The craftbrew revolution: it’s not just for America any more

I give you Wig and Pen, on the very campus of the Australian National University in Canberra. A wide range of beers made on site, and this in the land that barely a decade ago offered mainly the thin and depressing likes of Foster’s, Tooheys, Hahn, and VB.

If you would like to be astonished by a range of craft beers from around the world, try the Oak Barrel in Sydney. And if you’re in the Australian Capital Territory, check out Wig and Pen.

That is all. Thanks to Christopher Zinn and Sam Roggeveen.

Innocent Florida beers, taken far from their homeland to the mid-Atlantic region.

I am in the middle of article-writing. Thus this amuse-bouche.

In this space I have from time to time unkindly disparaged the state of Florida. If you’re from California, you are supposed to. Also, I blame the @_FloridaMan Twitter account. Still, in atonement let me mention two nice beers I found during a trip to Miami last Friday. I was there for a National League of Cities conference to hear six mayors talk about how their cities had come back from hardships, and to talk with people at the Knight Foundation about the “City Challenge” program I wrote about last week.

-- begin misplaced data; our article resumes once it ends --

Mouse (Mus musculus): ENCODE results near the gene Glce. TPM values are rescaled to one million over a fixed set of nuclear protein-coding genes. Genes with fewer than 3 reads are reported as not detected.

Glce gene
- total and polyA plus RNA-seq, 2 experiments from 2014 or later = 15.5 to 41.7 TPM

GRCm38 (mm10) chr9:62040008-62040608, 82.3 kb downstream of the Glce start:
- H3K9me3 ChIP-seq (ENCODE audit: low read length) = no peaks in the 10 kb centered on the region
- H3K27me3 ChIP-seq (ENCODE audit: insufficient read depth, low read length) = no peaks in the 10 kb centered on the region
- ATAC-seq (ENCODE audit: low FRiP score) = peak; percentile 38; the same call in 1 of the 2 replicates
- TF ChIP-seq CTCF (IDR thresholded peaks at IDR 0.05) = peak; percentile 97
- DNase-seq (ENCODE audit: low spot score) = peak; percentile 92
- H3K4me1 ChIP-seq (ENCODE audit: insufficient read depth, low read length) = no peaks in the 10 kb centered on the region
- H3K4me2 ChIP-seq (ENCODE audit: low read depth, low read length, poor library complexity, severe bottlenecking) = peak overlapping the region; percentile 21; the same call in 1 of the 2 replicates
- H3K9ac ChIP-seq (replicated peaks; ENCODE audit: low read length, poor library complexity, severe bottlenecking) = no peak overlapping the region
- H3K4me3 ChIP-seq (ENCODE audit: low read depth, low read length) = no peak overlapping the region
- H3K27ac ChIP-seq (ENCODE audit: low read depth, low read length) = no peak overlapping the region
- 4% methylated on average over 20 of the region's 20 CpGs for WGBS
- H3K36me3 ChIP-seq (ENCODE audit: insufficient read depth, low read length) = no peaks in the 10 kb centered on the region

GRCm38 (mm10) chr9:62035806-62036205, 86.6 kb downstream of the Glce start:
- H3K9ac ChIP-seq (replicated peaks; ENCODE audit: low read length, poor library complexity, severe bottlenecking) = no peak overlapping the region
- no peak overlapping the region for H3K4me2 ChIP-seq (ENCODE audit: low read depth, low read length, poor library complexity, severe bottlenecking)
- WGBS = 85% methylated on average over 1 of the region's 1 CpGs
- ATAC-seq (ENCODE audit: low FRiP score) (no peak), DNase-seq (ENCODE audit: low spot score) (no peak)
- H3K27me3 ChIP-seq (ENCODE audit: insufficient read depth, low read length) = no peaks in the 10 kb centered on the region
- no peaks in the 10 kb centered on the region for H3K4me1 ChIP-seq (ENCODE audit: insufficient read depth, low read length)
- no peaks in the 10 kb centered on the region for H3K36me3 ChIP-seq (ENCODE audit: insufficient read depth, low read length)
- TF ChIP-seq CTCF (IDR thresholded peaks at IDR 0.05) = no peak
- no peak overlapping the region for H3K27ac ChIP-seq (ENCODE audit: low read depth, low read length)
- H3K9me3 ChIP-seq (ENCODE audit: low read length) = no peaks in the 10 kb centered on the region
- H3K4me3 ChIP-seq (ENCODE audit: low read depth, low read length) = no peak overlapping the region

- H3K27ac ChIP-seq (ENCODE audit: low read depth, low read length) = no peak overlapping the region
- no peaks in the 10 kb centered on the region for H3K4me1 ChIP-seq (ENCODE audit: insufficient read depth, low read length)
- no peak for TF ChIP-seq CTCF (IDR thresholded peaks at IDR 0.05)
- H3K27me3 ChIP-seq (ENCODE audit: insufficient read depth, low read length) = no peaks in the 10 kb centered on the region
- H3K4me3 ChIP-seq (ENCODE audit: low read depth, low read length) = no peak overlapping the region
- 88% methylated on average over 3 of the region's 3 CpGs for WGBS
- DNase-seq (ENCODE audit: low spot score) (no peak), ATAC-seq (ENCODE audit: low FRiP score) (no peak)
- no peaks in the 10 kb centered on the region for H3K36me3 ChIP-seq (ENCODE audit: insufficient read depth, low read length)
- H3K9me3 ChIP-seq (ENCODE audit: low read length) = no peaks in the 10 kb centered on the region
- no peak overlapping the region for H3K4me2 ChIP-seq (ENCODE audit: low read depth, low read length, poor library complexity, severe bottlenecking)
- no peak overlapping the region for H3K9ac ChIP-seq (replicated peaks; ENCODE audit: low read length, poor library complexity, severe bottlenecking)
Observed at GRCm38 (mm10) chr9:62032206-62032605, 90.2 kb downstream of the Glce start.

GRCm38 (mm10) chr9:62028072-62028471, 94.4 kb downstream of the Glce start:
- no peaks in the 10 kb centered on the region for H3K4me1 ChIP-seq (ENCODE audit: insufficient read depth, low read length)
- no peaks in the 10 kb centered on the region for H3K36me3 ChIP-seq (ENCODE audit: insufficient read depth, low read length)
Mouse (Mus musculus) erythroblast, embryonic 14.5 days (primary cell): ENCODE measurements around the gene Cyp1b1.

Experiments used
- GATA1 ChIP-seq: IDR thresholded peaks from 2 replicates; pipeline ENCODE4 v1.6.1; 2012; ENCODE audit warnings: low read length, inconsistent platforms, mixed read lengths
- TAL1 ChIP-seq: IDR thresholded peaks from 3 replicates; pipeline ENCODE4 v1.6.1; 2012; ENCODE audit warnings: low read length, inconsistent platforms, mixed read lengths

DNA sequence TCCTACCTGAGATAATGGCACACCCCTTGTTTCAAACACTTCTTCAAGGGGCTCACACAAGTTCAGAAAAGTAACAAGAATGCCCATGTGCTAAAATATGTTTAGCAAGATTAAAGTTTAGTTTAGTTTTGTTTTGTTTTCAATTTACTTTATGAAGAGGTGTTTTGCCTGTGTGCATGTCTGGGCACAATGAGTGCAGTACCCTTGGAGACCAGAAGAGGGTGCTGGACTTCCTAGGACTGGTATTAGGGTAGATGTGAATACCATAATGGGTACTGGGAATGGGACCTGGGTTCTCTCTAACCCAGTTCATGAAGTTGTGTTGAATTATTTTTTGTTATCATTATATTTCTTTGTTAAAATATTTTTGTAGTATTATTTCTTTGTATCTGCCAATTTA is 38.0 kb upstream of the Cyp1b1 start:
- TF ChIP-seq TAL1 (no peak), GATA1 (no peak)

On the flanks in the shot above, twin cans of Screamin’ Reels IPA, from Saltwater Brewery in Delray Beach, Florida. And in the central tower, Category Five Imperial IPA from Due South Brewery in Boynton Beach, Florida. Both very much worthwhile, and conveniently available in cans for transport northward, where you see them posing in the back yard.

America is getting better, including Florida. I am sorry for being unkind.

Getting a 22-ounce bomber filled with Wren House IPA, brewed in Phoenix, at Flowers Craft Beer & Wine in Phoenix’s Roosevelt Row district two days ago.

Thanks to my Atlantic colleague Kathy Gilsinan for the reminder of why today is different from all other days: It’s National Beer Day! Congratulations to beer.

Last week I did an item about the reasons to believe that craft breweries can actually play a significant part in the economic revival of communities. Short version: because startup breweries need a lot of space but typically don’t have a lot of money, they usually set up show in low-rent, fringe, non-fashionable parts of town. The jobs and activity they create in those neighborhoods have their own effect — which is then magnified by the customers they draw to the area, particularly at night and weekends when warehouse districts would ordinarily be deserted. As Jeff Alworth wrote in an All About Beer item I mentioned: